Rebecca Goldin Ph.D
According to USA Today, “Fractions should be scrapped” – and the whole world seems to be cheering the potential demise of perhaps the most frustrating and demanding topic in elementary school arithmetic. As the paper reported:
A few years ago, Dennis DeTurck, an award-winning professor of mathematics at the University of Pennsylvania, stood at an outdoor podium on campus and proclaimed, “Down with fractions!”
“Fractions have had their day, being useful for by-hand calculation,” DeTurck said as part of a 60-second lecture series. “But in this digital age, they’re as obsolete as Roman numerals are.”
But before the shouts of joy rise to the power of deafening, take a closer look: No one is actually proposing that the idea of fractions be scrapped; Dr. DeTurck was expressing the opinion that decimal expressions are more relevant and important in the age of computers than ratios such as 3/4.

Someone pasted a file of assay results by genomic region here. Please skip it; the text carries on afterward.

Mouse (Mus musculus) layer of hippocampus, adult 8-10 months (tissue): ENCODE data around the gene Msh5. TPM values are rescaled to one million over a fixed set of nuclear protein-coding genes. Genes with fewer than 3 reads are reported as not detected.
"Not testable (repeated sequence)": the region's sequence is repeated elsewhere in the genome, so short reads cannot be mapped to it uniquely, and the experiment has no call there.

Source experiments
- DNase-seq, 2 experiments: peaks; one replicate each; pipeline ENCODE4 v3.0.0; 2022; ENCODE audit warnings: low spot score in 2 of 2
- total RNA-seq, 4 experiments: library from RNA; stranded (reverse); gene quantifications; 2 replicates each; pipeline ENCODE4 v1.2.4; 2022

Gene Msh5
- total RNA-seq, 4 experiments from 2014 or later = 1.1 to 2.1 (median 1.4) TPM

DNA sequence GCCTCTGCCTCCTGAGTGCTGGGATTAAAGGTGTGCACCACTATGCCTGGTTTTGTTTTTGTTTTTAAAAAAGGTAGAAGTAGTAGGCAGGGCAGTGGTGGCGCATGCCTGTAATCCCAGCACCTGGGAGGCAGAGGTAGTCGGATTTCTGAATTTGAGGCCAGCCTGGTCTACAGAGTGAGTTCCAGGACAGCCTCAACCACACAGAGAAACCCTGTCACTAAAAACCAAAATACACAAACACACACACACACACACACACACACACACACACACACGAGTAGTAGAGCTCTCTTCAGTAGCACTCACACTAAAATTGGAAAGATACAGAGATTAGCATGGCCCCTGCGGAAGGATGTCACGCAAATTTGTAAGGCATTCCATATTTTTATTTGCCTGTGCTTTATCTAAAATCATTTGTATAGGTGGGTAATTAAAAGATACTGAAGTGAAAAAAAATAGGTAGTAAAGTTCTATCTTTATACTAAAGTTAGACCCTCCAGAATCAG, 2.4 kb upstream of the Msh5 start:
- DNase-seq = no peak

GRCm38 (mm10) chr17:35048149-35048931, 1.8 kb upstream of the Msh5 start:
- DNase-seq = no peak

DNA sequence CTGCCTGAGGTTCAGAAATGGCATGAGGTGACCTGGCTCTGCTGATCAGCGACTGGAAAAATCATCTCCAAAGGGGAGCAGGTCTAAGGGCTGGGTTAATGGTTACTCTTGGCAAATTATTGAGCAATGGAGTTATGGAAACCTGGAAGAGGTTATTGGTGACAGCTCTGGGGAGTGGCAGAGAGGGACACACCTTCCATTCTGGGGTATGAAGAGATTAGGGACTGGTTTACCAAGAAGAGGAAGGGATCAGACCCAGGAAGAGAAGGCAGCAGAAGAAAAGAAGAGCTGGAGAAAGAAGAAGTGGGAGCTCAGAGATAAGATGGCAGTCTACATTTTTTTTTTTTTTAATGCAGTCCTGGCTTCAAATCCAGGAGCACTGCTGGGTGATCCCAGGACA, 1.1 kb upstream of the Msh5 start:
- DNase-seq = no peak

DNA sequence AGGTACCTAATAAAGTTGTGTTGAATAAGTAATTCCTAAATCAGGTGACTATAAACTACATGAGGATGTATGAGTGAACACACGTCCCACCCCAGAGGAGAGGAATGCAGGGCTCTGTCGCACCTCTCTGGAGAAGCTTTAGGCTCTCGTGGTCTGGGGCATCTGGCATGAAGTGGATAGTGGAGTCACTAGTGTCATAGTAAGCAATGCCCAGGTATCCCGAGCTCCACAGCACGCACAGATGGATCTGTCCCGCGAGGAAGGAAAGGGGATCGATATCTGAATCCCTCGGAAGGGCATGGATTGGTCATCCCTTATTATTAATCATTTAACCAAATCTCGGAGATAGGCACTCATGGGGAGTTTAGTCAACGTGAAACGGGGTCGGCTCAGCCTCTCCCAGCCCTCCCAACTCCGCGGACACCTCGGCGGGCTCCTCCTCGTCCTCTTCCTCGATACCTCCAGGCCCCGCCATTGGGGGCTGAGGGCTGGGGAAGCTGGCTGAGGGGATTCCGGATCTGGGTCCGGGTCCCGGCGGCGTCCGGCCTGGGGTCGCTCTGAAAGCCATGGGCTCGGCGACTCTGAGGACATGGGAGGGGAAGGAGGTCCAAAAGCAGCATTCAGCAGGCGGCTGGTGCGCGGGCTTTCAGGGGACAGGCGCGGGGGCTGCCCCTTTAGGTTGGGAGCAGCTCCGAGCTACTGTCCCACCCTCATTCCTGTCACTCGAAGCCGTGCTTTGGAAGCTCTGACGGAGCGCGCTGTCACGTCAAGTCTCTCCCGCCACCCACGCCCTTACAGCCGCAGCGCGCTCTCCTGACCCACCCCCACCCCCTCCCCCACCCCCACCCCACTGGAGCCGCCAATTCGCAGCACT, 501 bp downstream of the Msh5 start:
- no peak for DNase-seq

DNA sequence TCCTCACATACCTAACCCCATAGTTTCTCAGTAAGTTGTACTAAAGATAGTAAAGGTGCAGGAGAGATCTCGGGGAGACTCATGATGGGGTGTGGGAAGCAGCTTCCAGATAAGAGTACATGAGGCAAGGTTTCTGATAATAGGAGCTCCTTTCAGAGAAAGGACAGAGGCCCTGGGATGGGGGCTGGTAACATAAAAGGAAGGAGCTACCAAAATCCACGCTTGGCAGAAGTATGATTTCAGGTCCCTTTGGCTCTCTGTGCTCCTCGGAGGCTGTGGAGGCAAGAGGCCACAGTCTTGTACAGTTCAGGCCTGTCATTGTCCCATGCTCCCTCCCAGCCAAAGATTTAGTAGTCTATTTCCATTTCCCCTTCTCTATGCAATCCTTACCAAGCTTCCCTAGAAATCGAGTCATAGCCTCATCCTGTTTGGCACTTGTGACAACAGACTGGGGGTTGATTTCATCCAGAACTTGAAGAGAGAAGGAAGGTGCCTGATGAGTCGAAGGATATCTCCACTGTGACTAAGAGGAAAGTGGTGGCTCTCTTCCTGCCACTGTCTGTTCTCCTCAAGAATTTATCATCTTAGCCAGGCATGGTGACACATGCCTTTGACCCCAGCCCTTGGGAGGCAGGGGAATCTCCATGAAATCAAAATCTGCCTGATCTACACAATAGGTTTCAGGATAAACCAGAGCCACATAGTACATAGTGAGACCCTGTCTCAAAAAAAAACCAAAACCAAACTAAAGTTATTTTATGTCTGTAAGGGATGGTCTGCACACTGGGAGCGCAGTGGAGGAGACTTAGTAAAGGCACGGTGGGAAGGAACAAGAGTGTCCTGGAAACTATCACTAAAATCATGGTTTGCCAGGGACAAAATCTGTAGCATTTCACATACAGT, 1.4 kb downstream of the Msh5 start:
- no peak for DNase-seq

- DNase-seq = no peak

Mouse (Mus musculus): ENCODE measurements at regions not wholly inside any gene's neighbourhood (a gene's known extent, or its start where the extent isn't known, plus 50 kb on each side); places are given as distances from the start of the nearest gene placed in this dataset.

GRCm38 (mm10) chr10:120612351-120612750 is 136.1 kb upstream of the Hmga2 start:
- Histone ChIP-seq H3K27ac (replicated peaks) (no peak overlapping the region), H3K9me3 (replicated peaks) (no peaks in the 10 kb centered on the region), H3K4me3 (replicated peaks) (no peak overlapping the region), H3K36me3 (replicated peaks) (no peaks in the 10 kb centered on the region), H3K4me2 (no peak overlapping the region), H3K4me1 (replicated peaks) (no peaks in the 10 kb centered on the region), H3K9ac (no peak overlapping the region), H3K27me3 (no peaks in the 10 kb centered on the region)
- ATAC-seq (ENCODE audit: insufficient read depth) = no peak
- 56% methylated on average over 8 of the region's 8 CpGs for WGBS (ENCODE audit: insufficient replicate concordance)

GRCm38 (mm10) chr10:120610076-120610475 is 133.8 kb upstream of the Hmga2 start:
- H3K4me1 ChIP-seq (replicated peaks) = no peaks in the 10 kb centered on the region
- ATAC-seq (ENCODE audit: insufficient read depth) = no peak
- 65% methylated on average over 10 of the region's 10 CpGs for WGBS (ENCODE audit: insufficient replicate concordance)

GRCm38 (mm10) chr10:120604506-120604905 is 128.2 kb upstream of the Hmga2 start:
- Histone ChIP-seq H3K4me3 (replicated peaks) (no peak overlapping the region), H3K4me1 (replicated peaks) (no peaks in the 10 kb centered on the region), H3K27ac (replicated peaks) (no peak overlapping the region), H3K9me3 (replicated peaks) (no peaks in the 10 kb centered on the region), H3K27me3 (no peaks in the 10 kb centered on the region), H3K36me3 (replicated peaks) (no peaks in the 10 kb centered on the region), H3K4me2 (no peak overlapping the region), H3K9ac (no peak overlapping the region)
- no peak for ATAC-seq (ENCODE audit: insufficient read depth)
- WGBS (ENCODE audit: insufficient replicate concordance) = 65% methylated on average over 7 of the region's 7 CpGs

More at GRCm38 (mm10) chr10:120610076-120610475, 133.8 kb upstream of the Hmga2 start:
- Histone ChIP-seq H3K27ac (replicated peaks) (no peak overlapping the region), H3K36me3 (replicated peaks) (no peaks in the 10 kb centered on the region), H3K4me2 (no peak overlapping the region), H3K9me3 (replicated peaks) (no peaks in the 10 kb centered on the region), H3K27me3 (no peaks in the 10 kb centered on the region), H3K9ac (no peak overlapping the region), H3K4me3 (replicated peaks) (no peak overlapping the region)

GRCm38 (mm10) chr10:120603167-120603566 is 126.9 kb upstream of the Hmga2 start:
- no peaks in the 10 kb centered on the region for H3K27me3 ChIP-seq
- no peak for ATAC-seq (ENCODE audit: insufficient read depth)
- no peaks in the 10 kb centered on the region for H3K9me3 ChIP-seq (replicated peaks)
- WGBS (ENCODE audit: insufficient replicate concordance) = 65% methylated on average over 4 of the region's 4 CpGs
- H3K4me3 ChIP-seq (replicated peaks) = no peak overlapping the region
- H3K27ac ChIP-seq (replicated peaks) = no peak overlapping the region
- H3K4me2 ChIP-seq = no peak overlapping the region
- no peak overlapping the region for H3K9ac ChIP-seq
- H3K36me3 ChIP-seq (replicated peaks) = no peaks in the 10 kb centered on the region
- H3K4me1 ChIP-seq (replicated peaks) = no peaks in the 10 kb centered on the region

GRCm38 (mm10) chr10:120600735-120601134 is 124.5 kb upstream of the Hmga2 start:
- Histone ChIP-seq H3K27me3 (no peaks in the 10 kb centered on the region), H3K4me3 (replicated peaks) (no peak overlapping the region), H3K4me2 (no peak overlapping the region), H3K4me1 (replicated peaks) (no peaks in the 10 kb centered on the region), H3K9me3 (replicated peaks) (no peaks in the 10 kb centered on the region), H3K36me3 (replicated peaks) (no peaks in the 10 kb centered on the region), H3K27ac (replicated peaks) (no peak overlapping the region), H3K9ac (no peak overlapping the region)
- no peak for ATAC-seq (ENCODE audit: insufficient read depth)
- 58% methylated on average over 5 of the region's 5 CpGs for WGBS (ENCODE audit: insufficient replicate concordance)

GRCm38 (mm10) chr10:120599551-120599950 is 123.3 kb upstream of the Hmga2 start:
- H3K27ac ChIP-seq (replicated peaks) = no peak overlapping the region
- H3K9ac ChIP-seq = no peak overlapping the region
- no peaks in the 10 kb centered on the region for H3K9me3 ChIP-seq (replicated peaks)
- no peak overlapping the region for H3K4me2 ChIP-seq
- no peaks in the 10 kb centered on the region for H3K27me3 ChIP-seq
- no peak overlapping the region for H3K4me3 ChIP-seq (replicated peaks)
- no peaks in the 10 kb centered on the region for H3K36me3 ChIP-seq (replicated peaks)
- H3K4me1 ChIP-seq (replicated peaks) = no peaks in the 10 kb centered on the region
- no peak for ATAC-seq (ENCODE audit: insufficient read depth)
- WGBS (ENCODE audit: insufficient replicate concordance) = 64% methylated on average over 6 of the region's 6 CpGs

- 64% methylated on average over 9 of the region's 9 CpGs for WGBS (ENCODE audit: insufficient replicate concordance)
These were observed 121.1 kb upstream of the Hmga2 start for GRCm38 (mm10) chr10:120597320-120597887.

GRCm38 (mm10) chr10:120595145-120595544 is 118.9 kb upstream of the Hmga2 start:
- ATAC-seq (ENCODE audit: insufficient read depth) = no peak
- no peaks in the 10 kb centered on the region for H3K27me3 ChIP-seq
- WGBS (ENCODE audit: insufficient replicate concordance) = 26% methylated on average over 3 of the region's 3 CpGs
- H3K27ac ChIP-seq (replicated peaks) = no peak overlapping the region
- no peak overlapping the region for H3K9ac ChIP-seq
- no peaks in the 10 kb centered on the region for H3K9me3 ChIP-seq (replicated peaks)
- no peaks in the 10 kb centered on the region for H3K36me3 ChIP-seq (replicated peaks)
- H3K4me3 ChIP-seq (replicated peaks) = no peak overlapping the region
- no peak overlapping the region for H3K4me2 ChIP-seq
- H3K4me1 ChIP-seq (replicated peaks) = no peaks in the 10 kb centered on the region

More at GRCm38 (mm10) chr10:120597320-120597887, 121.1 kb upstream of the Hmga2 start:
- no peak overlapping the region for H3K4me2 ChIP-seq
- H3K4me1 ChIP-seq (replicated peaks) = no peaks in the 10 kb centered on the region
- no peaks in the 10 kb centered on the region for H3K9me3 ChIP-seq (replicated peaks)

The point is that every fraction (a ratio of two integers) can be expressed as a decimal expression (allowing for infinitely repeating sequences), and vice versa. So fractions and decimals are two different ways of talking about the same nubmers: rational numbers. Irrational numbers, such as the square root of two or the infamous pi, cannot be expressed as a ratio nor as a decimal, though they can be approximated by them (e.g. pi is close to 3.14).
While DeTurck engages mathematicians and math educators over whether the techniques involving ratios are more or less important than the techniques using decimals, no one is questioning the importance of generalizing from integers to fractions, a fundamental concept which is typically a major component of fourth grade mathematics.
(Editor’s note, Rebecca Goldin is an award-winning mathematician at George Mason University)